Connie Tuttle's Sept. 25 column, "Best of Gender," touched a few nerves. Many folks didn't recognize the column was satirical; others did and still didn't like it. A few letter writers even went so nuts that they, well, ironically provided evidence to back up Connie's satirical argument. Here are some of the letters we received, followed by Connie's response.

Women Excel in Vindictive Hostility

To the Editor,

Connie Tuttle's "Best of Gender" article neglected one quality females excel in: vindictive hostility. And Connie is our queen.

I don't know if it's her time of the month, or if she has suddenly found herself single, but as the mother of a little boy who has a penis that resembles "animal scat," I'm upset enough to write this letter in an attempt to undo some of her damage.

The polio vaccine? Discovered by (drum roll) a man. Automobiles? A man. The typewriters and keyboards Connie uses to earn a living? A man. The person who helped me bring into the world my most important reason for living? A man.

It's a shame to have a wonderful opportunity to reach so many people with your words, as Connie does, and waste it with childish ranting. (Don't you have a special issue for that?) I hope one day Connie is blessed with the miracle of a son. At that point, my deepest desire is that she re-reads her article and realizes what an ass she has made of herself. Hopefully she will still be writing for The Weekly, so she can issue an apology to all the women and mothers out there who love and respect their men. Hopefully I will still be reading The Weekly to see it.

--Lisa Theis

Cut off Your Penises and Send 'Em to Connie

To the Editor,

I wish to express my sympathy to Connie Tuttle for what she must be going through. It really must have been a nasty break-up. I have had uncharitable thoughts about the fairer gender during such times. I think perhaps a cup of hot cocoa and a nice, 10-day woman's retreat in the White Mountains is just the thing for her. And while we're at it, as a gesture of true repentance for the unfortunate inheritance of that nasty-wasty Y-chromosome, I call upon as many men as possible to Bobbitize themselves and mail the spoils to Tuttle to help ease her through this rough time.

--Seth Basen

The Truth: All Us 'Weekly' Guys Hate Ourselves

To the Editor,

Sometimes I read The Weekly and I just scratch my head. I know you go to all the trouble to write it and publish it, but I'm never quite sure if you want us to take you seriously. I also wonder how Jimmy Boegle, Tom Danehy, Jim Nintzel and Chris Limberis feel about Connie Tuttle's opinion that the Earth would be a better place if they all disappeared ASAP!

As I read her piece. I was trying to figure out what level it was written on. Is she trying to be funny, satirical or just ideological? I couldn't tell for sure. As a 56-year-old male who is beset by doubts, fears and anxieties, I can't tell you how much I admire Tuttle for her certainties of what is right and wrong with the universe. I wonder if her wisdom makes her life easier--or more difficult?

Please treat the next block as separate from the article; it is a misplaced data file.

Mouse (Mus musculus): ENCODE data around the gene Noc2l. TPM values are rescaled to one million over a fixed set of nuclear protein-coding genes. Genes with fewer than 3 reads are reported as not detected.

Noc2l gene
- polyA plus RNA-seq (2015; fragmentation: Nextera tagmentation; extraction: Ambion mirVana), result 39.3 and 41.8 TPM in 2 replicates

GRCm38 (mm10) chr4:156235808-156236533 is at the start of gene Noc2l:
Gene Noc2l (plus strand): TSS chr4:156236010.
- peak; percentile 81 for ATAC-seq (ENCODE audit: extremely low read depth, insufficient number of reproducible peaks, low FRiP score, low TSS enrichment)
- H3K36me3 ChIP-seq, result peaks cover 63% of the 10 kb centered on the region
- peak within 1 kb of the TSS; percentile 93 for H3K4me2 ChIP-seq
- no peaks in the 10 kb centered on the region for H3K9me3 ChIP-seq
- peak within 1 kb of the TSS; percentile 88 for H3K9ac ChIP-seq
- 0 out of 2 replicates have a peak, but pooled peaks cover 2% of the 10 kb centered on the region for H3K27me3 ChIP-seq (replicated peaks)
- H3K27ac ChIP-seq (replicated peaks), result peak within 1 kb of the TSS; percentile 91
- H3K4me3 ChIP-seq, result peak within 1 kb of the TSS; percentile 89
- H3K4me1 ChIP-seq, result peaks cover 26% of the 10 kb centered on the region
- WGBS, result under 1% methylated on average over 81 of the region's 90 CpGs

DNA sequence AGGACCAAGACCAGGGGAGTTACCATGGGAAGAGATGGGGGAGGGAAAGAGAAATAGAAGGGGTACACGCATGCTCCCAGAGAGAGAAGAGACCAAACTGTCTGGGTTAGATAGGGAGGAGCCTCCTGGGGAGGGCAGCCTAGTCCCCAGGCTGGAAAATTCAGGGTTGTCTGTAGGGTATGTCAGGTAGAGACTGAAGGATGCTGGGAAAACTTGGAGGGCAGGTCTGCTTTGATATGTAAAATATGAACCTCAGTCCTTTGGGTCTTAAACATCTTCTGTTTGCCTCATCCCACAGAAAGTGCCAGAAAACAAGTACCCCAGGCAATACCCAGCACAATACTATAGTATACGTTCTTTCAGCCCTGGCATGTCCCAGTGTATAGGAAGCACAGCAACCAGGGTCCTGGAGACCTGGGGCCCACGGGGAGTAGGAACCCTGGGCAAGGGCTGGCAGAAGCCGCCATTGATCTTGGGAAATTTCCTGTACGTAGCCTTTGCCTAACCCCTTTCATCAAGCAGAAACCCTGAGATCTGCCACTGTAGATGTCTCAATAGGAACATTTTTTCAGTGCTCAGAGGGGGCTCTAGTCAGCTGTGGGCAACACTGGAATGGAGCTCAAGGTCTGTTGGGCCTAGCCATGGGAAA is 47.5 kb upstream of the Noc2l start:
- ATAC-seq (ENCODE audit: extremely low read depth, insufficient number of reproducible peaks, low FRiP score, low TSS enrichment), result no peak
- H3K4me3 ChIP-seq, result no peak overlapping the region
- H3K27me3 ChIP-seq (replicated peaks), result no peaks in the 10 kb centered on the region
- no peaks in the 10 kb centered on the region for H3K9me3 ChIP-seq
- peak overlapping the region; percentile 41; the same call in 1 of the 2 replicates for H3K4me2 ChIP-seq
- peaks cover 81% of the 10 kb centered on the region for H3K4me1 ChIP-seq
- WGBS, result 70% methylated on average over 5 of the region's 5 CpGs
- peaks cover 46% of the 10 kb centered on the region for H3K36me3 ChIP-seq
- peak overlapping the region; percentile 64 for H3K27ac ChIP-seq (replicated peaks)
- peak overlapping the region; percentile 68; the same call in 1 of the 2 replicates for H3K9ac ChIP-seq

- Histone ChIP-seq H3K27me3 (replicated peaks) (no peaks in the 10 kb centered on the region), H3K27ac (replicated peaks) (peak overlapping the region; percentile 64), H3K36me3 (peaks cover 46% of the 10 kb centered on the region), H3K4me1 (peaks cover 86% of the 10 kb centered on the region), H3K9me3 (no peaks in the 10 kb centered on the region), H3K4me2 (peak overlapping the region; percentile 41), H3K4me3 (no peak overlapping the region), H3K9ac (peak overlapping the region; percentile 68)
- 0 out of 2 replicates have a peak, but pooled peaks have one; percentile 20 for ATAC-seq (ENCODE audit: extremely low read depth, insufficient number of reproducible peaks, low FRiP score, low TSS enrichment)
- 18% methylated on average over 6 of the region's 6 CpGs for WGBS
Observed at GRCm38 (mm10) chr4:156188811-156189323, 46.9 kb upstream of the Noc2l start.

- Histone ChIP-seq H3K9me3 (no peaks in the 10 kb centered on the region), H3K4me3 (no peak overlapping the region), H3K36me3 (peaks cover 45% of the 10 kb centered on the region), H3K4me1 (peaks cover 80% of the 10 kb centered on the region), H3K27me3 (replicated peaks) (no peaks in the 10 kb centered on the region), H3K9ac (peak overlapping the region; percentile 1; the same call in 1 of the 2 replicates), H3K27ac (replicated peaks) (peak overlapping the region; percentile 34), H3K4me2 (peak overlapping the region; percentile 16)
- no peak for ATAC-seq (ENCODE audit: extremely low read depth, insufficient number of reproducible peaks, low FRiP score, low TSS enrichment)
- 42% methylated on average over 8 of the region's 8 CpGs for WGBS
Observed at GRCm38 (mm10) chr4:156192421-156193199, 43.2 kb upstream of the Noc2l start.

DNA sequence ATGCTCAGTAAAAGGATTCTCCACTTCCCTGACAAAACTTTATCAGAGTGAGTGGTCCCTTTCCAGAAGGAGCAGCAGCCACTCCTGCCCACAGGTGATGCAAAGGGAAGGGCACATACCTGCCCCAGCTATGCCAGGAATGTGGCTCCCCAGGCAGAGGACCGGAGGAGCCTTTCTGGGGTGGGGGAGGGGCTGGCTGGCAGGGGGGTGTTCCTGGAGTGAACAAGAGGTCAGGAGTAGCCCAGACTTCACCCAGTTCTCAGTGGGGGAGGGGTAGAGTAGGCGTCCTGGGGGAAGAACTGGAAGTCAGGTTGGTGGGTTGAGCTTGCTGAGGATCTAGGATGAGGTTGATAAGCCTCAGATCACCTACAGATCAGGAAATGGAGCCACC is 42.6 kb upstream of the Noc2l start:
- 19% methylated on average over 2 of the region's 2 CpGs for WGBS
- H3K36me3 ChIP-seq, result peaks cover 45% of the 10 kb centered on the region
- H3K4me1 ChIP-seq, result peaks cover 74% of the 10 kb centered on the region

Ideologues are so loveable.

--Ron Gary

And Up Yours in the Nicest Possible Way!

To the Editor,

Reading Connie Tuttle's article today (twice) convinced me that she not only is a hateful person but also a very egotistical person. I know that this might come with the territory and being assertive about one's life choices is considered courageous.

However this article was way out of line.

Previously, I have enjoyed quite a few of her articles; they gave me a different perspective on life.

I run an organization that has more than 1,000 members, most of them very conservative, most of them over the age of retirement. They have nothing better to do than read and form opinions about how they want to spend their retirement. At our last meeting, we discussed getting the Tucson Weekly in for another viewpoint, to maybe stimulate conversation on some of the more controversial views of the Tucson Weekly's writers.

No more.

I can't speak for every member, but personally I'll never pick up another Tucson Weekly. I hope that your father, brother(s), cousin(s), uncle(s) and male friend(s) are very proud of the stand you have taken on "progressive feminism." (No, that particular hate crime does not deserve to be capitalized.) I also hope that all the accolades due you are coming from your friends who have read this article and agree with your point of view.

Oh, and on a personal note, from this one male, father, brother, uncle, cousin, and soon to be grandfather, and I hope from a lot of other males out there: Fuck you, bitch, and fuck the paper that lets you write such hateful shit, then prints it.

I mean that in the nicest possible way.

--Robb Botelho

Your Satire Was Over the Top, Connie

To the Editor,

I assume that Connie Tuttle's column was tongue-in-cheek, and I should not have felt goaded into any sort of response. But, even IF it was all in fun, I found it offensive.

I have shown the article to several friends of the opposite sex, and they all agree: It's over the top. The racist joking I was exposed to as a child in the Deep South was probably no more offensive to African Americans than this was to me. I do hope it was sarcasm, but, if so, it was not clear enough to me.

I guess that we should contact Webster's and demand that "misogyny" also be an applicable term for women who hate men.

--Steve Lohr

'Joking' About Other Groups Wouldn't Be Tolerated

To the Editor,

I was amazed to see a column in The Weekly openly promote hatred towards part of our community. That type of language would never be considered acceptable (or humorous) directed at other groups, yet as a feminist, one apparently has the privilege of being allowed to publicly harass and stereotype others.